Liberal Party releases waste and recycling policy

Prime Minister Scott Morrison has announced that if elected, the Liberal Government will invest $203 million to increase recycling and reduce waste, protect Australia’s biodiversity and restore waterways

Mr Morrison said he wants to ensure the protection of Australia’s environment for future generations.

“We will increase Australia’s recycling rates, tackle plastic waste and litter, accelerate work on new recycling schemes and continue action to halve food waste by 2030.”

The government’s waste and recycling initiatives include:

  • $100 million to develop the Australian Recycling Investment Fund to support the manufacturing of lower emissions and energy-efficient recycled content products including recycled content plastics, paper and pulp.
  • $20 million for a new Product Stewardship Investment Fund to accelerate work on new industry-led recycling schemes for batteries, electrical and electronic products, photovoltaic systems and plastic oil containers.
  • $20 million to find new and innovative solutions to plastic recycling and waste through the Cooperative Research Centres Projects grants program.
  • $16 million to support the Pacific Ocean Litter Project, working with neighbours in the Pacific to reduce plastics and other waste in the ocean.
  • Up to $5.8 million for a range of initiatives through the Environment Restoration Fund to support Clean Up Australia, Keep Australia Beautiful, the Australian Council of Recycling, Planet Ark, the Australian Packaging Covenant Organisation and OzHarvest.
  • Up to $5 million through the Environment Restoration Fund for Conservation Volunteers Australia to coordinate community campaigns to clean up plastic waste in beaches and rivers.
  • Continuing to work with state, territory and local governments on opportunities to get more recycled content into road construction – building on the funding provided to the Australian Road Research Board in the 2019-Budget.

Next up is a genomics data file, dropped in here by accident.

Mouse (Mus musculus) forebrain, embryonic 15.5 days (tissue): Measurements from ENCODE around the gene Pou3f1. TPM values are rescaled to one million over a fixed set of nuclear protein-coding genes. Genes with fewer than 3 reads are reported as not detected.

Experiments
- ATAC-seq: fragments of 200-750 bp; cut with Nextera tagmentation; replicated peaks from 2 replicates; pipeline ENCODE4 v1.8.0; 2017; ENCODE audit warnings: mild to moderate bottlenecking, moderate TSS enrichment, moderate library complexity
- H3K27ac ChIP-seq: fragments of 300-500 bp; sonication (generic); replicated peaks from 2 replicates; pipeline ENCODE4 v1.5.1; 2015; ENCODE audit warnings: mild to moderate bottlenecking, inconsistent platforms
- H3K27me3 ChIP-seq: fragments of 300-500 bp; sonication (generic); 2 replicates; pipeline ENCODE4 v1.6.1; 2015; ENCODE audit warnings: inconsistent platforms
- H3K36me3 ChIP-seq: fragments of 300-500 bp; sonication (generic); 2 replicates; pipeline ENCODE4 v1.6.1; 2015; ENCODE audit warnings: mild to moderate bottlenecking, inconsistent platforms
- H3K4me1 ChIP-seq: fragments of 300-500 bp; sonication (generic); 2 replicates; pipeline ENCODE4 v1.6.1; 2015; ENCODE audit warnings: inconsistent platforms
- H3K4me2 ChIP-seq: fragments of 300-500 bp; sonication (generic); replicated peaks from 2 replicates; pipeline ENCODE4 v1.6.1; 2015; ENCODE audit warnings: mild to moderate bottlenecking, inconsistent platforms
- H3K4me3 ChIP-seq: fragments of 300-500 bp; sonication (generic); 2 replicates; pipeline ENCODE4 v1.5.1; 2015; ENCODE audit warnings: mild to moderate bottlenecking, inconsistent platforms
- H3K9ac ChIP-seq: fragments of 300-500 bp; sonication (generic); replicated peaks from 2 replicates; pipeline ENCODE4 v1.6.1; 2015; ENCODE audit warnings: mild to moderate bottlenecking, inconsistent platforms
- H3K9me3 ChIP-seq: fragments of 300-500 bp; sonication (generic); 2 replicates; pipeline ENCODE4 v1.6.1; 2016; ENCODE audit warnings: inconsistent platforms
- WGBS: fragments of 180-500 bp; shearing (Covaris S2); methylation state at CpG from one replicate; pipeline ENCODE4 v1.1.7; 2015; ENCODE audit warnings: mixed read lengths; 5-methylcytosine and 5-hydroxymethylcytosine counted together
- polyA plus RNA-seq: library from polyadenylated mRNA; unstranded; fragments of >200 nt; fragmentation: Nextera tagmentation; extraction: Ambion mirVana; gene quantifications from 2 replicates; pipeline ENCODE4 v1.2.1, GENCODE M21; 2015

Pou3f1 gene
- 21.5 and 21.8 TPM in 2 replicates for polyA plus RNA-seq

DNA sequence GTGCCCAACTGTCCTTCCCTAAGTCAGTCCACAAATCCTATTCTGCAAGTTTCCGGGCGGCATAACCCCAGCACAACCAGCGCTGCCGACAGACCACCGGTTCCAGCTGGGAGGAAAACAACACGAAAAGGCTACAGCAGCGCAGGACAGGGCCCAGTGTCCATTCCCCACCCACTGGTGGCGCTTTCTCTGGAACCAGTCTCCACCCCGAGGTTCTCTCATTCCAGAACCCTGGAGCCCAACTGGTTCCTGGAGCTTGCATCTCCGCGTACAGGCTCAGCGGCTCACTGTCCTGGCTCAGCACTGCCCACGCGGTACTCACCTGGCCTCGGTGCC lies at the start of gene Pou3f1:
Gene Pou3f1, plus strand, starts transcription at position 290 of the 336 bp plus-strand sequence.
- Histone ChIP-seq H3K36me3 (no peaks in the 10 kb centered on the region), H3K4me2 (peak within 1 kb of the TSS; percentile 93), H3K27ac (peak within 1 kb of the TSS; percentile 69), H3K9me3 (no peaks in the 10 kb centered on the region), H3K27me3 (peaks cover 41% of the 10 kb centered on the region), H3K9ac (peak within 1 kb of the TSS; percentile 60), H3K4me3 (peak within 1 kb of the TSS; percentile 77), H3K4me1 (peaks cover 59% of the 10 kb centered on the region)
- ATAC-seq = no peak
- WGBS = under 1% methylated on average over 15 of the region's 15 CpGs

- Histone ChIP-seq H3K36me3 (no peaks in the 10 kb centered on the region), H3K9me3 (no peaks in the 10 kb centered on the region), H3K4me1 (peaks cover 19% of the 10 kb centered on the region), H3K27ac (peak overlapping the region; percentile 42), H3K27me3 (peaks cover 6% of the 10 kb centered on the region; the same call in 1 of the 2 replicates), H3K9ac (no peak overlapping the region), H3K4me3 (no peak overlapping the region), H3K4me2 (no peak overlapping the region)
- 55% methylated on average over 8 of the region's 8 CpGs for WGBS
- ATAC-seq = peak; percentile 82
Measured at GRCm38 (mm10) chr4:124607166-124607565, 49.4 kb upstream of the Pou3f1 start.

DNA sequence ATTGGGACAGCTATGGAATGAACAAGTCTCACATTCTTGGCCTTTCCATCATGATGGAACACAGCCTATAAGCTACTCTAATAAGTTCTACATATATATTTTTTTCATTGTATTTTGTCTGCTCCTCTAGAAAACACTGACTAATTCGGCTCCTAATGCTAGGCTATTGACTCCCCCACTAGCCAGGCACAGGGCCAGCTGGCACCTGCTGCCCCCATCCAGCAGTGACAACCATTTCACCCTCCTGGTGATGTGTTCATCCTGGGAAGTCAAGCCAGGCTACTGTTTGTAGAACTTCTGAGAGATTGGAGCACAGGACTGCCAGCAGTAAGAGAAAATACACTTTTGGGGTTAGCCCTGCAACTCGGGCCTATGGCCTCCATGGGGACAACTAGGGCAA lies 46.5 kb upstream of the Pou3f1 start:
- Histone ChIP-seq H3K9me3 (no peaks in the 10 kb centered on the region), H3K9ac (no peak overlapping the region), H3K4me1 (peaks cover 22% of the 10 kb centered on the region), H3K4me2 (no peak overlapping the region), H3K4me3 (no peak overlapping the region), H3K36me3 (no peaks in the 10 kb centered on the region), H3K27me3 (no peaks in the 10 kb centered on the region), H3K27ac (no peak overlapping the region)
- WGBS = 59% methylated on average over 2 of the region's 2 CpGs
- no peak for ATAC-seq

Australian Council of Recycling (ACOR) CEO Pete Shmigel said the government’s new recycling policy was a win for the industry.

“With the kerbside recycling part of our sector under pressure, this package is an appropriate, awesome and advantageous investment in Australian recycling’s domestic sustainability now and into the future,” Mr Shmigel said.

“The Coalition has kicked one strongly through the policy posts that will result in less waste to landfill, recycling industry co-investment, community confidence in their efforts, value-adding jobs in regional centres and resource security in a competitive world.”

Mr Shmigel said the Labor Party’s recycling policy was also strong and substantial, with commitments in the areas of industry infrastructure, product stewardship and procurement.

“Australian voters, some 90 per cent of whom voluntarily participate in recycling, can be confident that both our major parties and the Greens have provided substantive policies for this election,” Mr Shmigel said.

“All three choices are positive and ACOR will compile a comparative scorecard based on its 10 point plan in the next week.”

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